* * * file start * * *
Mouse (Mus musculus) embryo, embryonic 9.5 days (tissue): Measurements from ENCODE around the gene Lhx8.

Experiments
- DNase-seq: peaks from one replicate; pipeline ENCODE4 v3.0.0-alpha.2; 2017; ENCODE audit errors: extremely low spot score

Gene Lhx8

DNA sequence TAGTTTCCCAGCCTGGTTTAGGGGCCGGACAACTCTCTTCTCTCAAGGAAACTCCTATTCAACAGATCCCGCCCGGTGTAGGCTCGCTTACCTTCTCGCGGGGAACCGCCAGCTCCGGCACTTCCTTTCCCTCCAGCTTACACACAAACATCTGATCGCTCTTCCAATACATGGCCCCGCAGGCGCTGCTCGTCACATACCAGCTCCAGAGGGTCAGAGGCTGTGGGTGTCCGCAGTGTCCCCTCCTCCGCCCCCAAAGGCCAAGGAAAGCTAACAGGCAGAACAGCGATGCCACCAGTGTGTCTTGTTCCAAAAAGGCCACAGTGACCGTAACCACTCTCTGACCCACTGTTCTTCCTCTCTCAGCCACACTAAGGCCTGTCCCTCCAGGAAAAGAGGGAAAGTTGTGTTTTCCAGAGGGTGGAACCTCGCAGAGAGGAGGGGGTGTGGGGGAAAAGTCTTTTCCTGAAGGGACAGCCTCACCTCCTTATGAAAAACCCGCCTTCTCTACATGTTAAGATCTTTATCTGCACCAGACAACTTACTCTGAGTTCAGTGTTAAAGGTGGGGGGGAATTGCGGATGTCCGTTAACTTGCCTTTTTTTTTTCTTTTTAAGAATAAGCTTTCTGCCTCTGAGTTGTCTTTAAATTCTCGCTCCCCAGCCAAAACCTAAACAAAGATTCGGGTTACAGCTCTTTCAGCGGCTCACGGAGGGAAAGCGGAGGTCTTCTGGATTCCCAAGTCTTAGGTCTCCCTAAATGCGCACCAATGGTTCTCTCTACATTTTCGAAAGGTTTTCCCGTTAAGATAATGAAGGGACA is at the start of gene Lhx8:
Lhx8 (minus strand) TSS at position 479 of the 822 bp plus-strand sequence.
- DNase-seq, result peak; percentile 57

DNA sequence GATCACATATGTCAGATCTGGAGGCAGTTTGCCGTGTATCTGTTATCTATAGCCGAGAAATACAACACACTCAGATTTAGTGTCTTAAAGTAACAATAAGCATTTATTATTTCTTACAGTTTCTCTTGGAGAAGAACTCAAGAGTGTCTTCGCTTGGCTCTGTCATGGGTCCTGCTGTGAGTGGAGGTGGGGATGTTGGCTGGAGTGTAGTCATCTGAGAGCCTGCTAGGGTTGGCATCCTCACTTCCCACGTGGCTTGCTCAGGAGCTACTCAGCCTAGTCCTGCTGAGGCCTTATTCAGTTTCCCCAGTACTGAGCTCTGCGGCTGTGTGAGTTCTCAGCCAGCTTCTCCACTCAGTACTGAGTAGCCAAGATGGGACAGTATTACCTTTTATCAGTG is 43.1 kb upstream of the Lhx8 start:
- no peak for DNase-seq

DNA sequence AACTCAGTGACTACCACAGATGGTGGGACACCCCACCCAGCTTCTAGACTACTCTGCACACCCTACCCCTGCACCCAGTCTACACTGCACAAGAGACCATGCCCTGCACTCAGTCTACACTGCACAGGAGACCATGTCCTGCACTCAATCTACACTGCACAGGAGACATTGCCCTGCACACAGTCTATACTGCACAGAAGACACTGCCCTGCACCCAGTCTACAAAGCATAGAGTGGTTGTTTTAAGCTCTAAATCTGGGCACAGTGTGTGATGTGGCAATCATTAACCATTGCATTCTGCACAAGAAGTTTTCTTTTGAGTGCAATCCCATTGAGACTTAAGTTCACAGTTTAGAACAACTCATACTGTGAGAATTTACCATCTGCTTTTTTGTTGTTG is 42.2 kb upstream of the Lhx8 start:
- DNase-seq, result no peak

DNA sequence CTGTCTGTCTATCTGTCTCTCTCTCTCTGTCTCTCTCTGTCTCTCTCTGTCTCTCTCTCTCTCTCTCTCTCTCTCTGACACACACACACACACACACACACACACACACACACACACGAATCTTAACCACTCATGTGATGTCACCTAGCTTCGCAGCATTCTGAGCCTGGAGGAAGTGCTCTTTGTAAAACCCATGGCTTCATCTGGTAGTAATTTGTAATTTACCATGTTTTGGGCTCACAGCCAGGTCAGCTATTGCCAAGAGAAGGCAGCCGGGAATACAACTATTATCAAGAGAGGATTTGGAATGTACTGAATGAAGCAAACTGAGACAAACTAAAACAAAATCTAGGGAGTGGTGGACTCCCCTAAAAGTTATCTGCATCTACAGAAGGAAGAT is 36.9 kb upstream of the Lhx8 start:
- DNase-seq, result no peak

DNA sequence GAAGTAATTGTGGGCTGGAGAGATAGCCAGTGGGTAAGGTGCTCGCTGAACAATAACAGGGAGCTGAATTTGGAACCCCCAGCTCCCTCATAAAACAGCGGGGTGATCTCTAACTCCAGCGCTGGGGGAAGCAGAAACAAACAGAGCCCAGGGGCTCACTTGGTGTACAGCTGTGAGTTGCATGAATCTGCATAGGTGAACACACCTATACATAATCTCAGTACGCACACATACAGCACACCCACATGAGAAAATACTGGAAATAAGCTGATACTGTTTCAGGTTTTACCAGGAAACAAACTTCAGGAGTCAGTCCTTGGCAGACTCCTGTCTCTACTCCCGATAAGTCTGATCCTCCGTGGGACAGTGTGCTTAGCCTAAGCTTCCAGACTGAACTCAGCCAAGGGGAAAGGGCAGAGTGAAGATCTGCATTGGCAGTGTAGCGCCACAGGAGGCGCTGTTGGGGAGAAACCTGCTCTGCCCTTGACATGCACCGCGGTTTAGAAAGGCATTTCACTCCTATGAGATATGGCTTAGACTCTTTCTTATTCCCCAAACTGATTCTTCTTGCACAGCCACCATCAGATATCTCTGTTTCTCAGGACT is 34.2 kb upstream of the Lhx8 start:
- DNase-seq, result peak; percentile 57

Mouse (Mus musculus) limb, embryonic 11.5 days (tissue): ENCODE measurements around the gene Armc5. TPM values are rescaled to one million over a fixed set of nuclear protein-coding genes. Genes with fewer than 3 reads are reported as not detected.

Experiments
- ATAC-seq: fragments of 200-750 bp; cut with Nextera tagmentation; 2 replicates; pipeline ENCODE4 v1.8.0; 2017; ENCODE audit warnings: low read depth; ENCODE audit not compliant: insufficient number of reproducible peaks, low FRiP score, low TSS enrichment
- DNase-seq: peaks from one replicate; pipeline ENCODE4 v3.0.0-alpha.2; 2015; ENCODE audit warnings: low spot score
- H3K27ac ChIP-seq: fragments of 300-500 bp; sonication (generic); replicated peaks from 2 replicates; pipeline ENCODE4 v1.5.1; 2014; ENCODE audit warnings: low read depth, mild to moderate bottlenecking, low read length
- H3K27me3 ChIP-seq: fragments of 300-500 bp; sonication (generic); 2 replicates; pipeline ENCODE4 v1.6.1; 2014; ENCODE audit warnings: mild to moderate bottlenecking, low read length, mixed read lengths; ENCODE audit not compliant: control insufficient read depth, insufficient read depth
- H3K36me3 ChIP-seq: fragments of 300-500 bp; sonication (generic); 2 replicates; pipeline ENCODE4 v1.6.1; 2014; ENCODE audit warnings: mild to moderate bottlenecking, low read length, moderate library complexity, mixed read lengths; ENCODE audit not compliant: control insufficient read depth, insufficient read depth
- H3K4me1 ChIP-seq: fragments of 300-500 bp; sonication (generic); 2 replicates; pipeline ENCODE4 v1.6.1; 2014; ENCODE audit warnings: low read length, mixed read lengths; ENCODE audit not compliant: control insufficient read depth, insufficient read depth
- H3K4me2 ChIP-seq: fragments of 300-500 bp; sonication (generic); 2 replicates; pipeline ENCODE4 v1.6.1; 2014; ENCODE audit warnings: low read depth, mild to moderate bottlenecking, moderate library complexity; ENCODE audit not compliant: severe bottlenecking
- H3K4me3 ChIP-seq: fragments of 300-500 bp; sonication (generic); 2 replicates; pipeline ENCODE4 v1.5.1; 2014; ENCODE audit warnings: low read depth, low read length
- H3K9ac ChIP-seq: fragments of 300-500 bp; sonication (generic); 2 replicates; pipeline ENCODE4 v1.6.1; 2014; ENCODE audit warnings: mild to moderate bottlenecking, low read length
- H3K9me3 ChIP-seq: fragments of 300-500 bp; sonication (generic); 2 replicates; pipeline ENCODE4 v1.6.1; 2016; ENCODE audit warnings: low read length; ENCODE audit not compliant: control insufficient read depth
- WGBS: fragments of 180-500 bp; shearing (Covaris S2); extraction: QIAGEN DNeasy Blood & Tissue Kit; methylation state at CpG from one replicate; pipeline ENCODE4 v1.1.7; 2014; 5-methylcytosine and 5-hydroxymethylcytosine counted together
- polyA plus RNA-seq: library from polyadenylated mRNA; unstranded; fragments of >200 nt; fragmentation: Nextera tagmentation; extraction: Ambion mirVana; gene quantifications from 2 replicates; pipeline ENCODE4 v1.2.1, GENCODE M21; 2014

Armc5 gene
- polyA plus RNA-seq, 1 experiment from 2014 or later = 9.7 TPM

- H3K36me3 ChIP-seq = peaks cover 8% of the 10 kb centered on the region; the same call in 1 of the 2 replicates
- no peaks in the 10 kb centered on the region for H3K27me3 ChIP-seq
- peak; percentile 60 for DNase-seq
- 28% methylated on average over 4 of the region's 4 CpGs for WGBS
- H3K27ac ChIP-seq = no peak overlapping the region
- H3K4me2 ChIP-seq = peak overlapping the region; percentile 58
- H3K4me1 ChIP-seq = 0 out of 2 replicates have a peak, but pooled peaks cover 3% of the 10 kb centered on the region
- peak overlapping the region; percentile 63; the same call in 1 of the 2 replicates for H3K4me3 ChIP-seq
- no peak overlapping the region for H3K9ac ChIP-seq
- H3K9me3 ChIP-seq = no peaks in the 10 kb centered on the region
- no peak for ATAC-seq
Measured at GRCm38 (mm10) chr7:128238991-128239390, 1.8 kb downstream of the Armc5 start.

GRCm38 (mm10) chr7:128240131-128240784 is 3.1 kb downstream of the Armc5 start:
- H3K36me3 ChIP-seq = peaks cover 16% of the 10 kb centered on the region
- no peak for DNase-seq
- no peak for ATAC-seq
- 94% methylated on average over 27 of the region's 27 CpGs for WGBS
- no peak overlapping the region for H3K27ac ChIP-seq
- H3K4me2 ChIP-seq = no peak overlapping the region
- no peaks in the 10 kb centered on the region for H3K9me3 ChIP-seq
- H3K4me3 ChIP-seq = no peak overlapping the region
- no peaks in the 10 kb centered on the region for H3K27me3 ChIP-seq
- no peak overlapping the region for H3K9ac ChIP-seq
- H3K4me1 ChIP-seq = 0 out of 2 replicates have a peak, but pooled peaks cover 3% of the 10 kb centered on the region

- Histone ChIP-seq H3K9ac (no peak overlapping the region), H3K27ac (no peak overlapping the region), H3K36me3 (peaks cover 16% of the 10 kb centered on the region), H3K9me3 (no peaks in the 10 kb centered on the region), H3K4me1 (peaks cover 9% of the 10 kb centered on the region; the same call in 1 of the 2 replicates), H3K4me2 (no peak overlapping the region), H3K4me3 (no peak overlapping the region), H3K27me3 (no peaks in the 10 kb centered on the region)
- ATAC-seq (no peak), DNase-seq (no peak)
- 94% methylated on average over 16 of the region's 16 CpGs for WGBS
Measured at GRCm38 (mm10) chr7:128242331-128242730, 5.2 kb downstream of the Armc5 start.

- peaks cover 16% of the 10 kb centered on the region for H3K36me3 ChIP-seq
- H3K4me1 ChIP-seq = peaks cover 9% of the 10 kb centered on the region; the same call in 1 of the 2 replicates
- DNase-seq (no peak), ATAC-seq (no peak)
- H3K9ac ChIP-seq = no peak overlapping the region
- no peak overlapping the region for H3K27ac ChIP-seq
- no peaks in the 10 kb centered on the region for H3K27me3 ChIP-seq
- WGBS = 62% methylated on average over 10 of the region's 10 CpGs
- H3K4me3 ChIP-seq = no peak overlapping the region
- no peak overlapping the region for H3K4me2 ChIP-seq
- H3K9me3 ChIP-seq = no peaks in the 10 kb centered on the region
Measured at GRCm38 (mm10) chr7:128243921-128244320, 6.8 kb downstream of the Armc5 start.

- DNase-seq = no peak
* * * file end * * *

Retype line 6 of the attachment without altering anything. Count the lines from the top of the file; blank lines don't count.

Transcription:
Lhx8 (minus strand) TSS at position 479 of the 822 bp plus-strand sequence.